On arrival, they are expected to write the passport information (name, number, and pages of passport) received at the point of capturing in a piece of paper and drop it in the bowl.
From time to time, an immigration officer empties the bowl and begins the search for individual passports using details contained in the paper.
The same process/system is used to sort out people who are either present or absent in the teeming crowd hankering for their document, our correspondent observed.
For instance, in order to avoid wasting time, an officer might decide to know if the people who have dropped names in the bowl are physically present by calling out the names. If they are present, the paper is dropped in a separate carton and vice versa.
As tiring as the process appears, immigration officers did not seem to mind. They carried on with much ‘diligence’ while their clients got trapped in a long, painful, and frustrating wait.
Some sources told BusinessDay that the process is flawed in many ways but most notably is that names were being skipped easily.
“I’ve been here since 8 a.m. and I put the paper in the bowl but my name has not been called,” a woman complains as she began a search for another piece of paper.
Equally frustrated and exhausted, Charles Okoye, a real estate consultant, said the process has been “really stressful” after spending just 45 minutes at the centre.
While condemning the poor management of the crowd, he said if they continued that way it would be a stressful exercise, and suggested they call the names on the available passports.
“I’m not sure of what is going on inside, so, I’m not sure if I’ll get it today. They should adopt technology to make collection efficient because all this manual stuff is not helping and the process can easily be bypassed by those with connections,” said Biodun Odeneye, a businessman.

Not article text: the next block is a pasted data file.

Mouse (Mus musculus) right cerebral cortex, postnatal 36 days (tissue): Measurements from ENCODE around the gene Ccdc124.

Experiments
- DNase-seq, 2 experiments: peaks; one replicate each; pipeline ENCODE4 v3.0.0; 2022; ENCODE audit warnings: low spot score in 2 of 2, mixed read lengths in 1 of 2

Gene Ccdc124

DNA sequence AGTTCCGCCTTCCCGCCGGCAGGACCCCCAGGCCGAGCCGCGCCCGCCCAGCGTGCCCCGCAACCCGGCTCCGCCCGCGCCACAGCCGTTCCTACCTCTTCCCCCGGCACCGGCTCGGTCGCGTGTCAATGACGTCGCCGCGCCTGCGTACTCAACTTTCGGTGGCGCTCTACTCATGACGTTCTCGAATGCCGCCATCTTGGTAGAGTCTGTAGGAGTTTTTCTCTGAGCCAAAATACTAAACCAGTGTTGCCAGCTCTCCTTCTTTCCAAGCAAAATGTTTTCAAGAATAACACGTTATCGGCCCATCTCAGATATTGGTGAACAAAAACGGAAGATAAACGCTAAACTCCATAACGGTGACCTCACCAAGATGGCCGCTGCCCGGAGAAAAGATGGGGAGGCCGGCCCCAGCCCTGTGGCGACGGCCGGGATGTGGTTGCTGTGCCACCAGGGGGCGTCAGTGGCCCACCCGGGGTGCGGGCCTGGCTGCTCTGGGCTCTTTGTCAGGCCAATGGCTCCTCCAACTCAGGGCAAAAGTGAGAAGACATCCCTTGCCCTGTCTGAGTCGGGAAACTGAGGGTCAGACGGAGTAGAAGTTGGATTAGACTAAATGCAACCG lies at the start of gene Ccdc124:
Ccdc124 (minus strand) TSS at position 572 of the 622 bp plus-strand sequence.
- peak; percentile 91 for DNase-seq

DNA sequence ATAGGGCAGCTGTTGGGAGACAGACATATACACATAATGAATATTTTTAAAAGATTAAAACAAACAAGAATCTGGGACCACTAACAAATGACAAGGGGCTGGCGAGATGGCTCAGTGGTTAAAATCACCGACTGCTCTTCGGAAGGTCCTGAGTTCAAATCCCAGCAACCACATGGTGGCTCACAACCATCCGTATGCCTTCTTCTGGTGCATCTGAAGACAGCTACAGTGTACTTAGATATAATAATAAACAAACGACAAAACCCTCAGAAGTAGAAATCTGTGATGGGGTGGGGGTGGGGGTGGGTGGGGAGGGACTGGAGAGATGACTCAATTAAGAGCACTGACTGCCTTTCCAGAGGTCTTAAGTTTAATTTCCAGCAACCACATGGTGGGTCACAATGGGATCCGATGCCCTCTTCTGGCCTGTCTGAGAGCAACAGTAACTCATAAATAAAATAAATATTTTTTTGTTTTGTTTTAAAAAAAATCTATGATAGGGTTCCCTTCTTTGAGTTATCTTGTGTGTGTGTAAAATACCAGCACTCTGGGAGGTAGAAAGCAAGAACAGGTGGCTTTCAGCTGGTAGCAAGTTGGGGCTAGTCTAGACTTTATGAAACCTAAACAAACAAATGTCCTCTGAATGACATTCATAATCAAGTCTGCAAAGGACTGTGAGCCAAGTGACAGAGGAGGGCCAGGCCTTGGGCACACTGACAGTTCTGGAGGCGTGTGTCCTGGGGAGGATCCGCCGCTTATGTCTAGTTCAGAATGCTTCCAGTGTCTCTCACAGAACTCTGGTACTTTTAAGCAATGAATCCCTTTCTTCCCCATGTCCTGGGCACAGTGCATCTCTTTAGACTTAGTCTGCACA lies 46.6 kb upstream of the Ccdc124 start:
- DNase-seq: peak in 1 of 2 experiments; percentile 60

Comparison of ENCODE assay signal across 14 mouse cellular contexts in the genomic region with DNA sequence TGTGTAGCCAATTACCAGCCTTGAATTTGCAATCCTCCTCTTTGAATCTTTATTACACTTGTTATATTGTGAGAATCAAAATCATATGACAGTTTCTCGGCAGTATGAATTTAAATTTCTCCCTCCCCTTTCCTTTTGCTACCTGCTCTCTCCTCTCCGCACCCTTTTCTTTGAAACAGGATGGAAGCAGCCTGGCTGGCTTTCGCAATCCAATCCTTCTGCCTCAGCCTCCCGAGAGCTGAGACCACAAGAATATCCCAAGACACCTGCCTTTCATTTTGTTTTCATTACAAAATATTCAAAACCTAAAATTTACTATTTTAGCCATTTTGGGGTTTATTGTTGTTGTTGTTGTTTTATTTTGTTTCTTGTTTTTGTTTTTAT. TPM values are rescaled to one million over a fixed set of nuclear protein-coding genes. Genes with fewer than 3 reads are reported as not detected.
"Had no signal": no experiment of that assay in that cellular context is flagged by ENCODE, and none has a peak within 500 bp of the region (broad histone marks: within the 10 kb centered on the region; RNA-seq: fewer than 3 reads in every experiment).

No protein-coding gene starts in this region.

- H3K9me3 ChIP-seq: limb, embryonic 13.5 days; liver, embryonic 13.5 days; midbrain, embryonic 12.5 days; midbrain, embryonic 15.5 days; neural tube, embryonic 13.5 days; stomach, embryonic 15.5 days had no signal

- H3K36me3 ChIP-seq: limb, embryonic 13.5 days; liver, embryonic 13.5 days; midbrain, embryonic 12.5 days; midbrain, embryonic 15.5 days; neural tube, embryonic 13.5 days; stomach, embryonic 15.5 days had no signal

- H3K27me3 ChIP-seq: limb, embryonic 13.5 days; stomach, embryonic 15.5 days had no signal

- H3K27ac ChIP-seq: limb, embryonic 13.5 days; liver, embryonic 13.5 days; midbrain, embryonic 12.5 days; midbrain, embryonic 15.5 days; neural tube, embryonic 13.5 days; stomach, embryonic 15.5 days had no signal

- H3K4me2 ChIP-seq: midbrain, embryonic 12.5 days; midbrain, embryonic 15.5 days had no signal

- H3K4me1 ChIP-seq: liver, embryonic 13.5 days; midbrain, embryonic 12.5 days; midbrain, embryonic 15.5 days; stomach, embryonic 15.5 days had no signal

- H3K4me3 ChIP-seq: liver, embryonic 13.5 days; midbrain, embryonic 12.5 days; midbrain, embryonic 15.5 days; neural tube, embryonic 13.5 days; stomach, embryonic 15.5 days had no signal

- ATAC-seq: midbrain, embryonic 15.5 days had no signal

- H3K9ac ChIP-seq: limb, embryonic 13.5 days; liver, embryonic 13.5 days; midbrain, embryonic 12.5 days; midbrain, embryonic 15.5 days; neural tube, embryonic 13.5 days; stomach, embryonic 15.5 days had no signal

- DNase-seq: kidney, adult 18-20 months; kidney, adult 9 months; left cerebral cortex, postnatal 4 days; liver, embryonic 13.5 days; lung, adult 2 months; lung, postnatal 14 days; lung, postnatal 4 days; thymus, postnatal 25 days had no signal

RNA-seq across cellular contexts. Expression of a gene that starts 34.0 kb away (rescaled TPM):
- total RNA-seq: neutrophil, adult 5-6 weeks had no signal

N1,000 to the rescue
A thousand Naira may be of little value to the outside world, but within the walls of the NIS Ikoyi office, it could save you from developing bad mental health, and some stress.
So, Odeneye is not entirely wrong. Multiple sources confirmed to BusinessDay that people bypass the process by paying (or giving) N1, 000 to officers to facilitate their passport collection.
This journalist was also offered the same option during an earlier visit to the centre, but declined and left.
“I gave them N1,000,” said a source who got tired of waiting as the day was coming to end.
While this helps the few who pay, it extends the waiting time of the others who do not, as they will first be served.
But why the long wait?
An officer who spoke to BusinessDay unknowingly said the members of staff had a meeting that Thursday morning, hence the delay.
According to him, the exercise is a process that begins from the production centre, and sometimes, the passport may be ready but has not been taken to the collection centre.
He also blamed citizens who fail to confirm the status of their passport by asking questions, and rather choose to wait at the collection.
“Some people will just be there, ask questions, they will not,” he said. “When the names are dropped in the bowl, they are taken inside to check if the passports are ready first, and if they are not ready, they will bring out the papers.”